The LS28's remote control is a solid chunk of alloy, with definite and tactile buttons. Four RCA inputs and four XLR inputs allow connection of all needed sources, along with individual naming via the menu. Usefully, the LS28 has two sets of RCA and XLR outputs as well, meaning bi-amping is straight forward. Home Theatre bypass is a prerequisite in today's domestic systems and the LS28 has this, along with auto shut-down and an hour display for the four 6H30 valves. Gain is 18.5dB in balanced mode and 12.5dB in single-ended mode. Input impedance is an easy-to-match 100 kohms balanced, 50 kohms single-ended while output impedance is 600 ohms balanced and 300 ohms single-ended. The LS28 is non-inverting in its polarity.
There are those listeners to whom valves are the only solution, whereas others are solidly in the solid state camp. And of course, "never the twain shall meet”! Many an audiophile debate has been had of the relative merits of both designs with proponents passionately and vehemently defending their favourite camps. The best part of it all is that what polarises the discussion is exactly what is so hotly contested. The smoothness and beauty of valves vs the accuracy and control of solid state. Very few amplifiers are able to successfully encompass the character of both technologies within a single valve, or solid state component. The VT80 manages to have a foot in either camp, without sacrificing the virtues of either. Coupled with the LS28, the sonic impression is one of attack without aggression, control without dryness and lushness without softening of musical character.
Bathing in the Glow of Tubes
Tubes or valves? What do we call them here in Australia these days? I hear both, but valves will do for now. There's an expectation I think, when you’re about to listen to valves. It's an anticipation of warmth, air and transparency. Maybe with a bit of history and softness thrown into the mix. Whatever the preconceptions might be, the Audio Research VT80, together with the LS28 offer all this, but with something extra and – at least to this writer – somewhat unexpected.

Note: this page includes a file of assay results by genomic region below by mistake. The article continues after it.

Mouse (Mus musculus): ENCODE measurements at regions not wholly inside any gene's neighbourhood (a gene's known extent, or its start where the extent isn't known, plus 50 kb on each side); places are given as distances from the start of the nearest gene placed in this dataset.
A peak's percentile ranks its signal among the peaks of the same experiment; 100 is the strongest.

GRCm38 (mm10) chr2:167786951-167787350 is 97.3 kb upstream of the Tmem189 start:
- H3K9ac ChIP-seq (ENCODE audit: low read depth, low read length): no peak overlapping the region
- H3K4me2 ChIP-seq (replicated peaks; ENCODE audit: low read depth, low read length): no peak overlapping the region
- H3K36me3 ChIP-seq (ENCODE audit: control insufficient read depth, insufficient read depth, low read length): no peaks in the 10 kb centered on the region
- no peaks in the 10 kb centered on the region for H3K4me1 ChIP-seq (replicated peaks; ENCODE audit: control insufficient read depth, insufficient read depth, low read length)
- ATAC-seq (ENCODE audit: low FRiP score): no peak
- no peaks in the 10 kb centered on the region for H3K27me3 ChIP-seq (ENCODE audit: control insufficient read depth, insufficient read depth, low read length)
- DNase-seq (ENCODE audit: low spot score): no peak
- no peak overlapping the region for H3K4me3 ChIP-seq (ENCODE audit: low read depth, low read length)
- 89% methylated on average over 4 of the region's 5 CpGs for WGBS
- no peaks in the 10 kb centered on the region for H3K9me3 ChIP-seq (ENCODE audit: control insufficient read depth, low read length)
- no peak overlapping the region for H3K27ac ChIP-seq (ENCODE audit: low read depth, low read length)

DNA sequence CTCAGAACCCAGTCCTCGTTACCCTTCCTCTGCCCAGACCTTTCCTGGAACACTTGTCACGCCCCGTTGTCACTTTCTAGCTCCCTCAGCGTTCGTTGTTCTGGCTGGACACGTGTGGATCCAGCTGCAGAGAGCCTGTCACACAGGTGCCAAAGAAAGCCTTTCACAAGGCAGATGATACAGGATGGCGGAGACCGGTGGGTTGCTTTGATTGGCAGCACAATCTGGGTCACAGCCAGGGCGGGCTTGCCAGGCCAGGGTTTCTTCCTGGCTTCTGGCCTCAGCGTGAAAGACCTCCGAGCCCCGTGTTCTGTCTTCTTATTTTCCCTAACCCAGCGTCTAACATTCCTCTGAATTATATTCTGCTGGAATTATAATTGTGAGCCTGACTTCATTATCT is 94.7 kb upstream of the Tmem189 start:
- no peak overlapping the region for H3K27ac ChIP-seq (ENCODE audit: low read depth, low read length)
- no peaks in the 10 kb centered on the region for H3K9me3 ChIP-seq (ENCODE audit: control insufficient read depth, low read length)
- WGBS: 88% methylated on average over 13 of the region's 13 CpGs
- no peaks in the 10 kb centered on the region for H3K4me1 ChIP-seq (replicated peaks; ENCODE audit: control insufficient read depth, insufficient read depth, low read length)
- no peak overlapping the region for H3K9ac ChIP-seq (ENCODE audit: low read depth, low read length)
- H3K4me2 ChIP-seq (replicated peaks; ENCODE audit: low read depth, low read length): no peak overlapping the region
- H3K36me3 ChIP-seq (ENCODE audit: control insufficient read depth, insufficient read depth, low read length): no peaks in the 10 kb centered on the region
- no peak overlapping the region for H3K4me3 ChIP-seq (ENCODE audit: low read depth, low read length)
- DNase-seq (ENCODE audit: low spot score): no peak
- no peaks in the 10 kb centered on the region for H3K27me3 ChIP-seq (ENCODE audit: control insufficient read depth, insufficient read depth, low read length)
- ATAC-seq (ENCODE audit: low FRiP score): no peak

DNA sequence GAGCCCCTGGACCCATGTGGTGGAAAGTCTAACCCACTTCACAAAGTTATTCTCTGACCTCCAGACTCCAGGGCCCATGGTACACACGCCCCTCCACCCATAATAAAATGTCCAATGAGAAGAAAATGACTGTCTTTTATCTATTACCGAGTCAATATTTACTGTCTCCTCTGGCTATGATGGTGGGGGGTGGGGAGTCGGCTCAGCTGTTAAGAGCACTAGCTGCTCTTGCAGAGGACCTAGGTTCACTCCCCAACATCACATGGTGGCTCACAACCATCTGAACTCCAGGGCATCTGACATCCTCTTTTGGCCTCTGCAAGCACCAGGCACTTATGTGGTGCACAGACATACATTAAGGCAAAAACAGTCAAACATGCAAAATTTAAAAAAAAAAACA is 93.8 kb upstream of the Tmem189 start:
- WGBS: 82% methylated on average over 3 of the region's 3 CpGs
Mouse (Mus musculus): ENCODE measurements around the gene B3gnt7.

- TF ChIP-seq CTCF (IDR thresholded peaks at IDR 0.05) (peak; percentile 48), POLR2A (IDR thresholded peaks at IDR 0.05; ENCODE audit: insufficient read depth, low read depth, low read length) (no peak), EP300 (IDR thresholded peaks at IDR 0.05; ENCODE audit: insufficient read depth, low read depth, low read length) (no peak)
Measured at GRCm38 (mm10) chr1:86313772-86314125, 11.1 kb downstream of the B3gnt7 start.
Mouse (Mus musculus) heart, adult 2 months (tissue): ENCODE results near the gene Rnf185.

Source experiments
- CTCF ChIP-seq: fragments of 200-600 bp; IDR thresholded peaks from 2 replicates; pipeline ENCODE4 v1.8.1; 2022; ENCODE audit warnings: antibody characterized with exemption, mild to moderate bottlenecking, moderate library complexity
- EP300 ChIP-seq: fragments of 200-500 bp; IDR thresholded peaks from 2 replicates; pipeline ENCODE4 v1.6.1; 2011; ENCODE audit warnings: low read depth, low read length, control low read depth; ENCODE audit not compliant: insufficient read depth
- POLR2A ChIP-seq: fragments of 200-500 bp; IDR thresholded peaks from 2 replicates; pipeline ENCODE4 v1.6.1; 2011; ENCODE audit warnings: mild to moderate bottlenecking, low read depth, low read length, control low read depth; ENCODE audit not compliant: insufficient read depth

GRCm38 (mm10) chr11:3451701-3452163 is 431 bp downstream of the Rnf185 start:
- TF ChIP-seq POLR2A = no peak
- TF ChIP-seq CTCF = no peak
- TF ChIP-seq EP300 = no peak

Basically, they're fast. Very fast. In fact, they're quicker and more agile in their responses than quite a few solid state amplifiers I've heard recently. By this I don't mean, for a second, that they have a dry or brittle character to them. Just the opposite in most areas. Pink Martini's rather splendid 2009 Splendour in the Grass is a smooth, ‘lounge pop’ kind of album, at least in the first half. With multiple language songs throughout (China Forbes sings in five languages!) it's a toe tapping kind of sound and a good test of a system’s musical ability, even if some of the themes are a touch morbid and feature a couple’s quarrelling. The stand out is Track 8 "Over the Valley", an original ballad that really swings along and has a lilting and playful feel. The Audio Research VT80 provided all the dynamics and edge required to convey the emotion, while the LS28 just let the music through. The sound signature of the source, my long term modded Cary 303/200, was in evidence and the switching between up-sampling and standard quite noticeable.
Laura Fygi's At Ronnie Scott's is of course a familiar disc to most listeners. It's been stable fodder at almost every Hi-Fi Show I've visited, to the point where it can become overplayed. My copy is a Hybrid SACD/Rebook surround pressing from 2003. Track 4 "Don't It Make My Brown Eyes Blue" is of course a well-known song. But Fygi’s amazing vocals and smooth, breezy jazz voice comes through so very well with valves. At times however, I've heard it sound "syrupy" and too even, with no dynamic swing or change in levels. Not so here, her voice was there, but so was the space of the live recording in the London venue. Spatial cues were clear, as were the background club noises and ambience. The VT80 and the LS28 do not use valves to cloud or obscure the musical notes or sounds. Rather, they use the valves to enhance and improve what's playing. Fygi’s bass player’s instrument went acceptably low while the mid bass and upper bass registers had exceptional leading edge, with accurate tone and precise definition. If your speakers are bass heavy, this combo will bring it all in line back to neutrality with tightness and resolution.